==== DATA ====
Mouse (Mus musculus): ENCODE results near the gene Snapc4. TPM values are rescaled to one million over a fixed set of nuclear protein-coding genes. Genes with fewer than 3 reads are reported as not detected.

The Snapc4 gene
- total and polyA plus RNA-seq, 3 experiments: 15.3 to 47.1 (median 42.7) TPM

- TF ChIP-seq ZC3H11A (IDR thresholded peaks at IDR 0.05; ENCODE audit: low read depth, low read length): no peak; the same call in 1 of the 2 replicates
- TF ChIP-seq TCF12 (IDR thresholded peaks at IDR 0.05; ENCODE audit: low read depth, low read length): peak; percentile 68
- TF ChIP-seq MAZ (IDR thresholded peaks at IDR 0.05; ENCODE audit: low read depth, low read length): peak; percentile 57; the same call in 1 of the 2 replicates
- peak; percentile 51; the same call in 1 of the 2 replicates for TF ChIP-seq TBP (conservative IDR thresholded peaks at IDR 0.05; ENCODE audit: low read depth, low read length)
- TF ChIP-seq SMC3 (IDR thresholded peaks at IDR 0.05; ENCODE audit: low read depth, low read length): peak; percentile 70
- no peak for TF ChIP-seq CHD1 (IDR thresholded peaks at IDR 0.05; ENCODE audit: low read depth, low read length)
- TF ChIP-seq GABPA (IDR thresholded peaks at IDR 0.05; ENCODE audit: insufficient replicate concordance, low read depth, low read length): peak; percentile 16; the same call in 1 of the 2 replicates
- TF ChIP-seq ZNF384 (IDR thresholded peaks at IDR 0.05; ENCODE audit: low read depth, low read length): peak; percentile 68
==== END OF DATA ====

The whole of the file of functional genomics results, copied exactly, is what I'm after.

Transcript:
Mouse (Mus musculus): ENCODE results near the gene Snapc4. TPM values are rescaled to one million over a fixed set of nuclear protein-coding genes. Genes with fewer than 3 reads are reported as not detected.

The Snapc4 gene
- total and polyA plus RNA-seq, 3 experiments: 15.3 to 47.1 (median 42.7) TPM

- TF ChIP-seq ZC3H11A (IDR thresholded peaks at IDR 0.05; ENCODE audit: low read depth, low read length): no peak; the same call in 1 of the 2 replicates
- TF ChIP-seq TCF12 (IDR thresholded peaks at IDR 0.05; ENCODE audit: low read depth, low read length): peak; percentile 68
- TF ChIP-seq MAZ (IDR thresholded peaks at IDR 0.05; ENCODE audit: low read depth, low read length): peak; percentile 57; the same call in 1 of the 2 replicates
- peak; percentile 51; the same call in 1 of the 2 replicates for TF ChIP-seq TBP (conservative IDR thresholded peaks at IDR 0.05; ENCODE audit: low read depth, low read length)
- TF ChIP-seq SMC3 (IDR thresholded peaks at IDR 0.05; ENCODE audit: low read depth, low read length): peak; percentile 70
- no peak for TF ChIP-seq CHD1 (IDR thresholded peaks at IDR 0.05; ENCODE audit: low read depth, low read length)
- TF ChIP-seq GABPA (IDR thresholded peaks at IDR 0.05; ENCODE audit: insufficient replicate concordance, low read depth, low read length): peak; percentile 16; the same call in 1 of the 2 replicates
- TF ChIP-seq ZNF384 (IDR thresholded peaks at IDR 0.05; ENCODE audit: low read depth, low read length): peak; percentile 68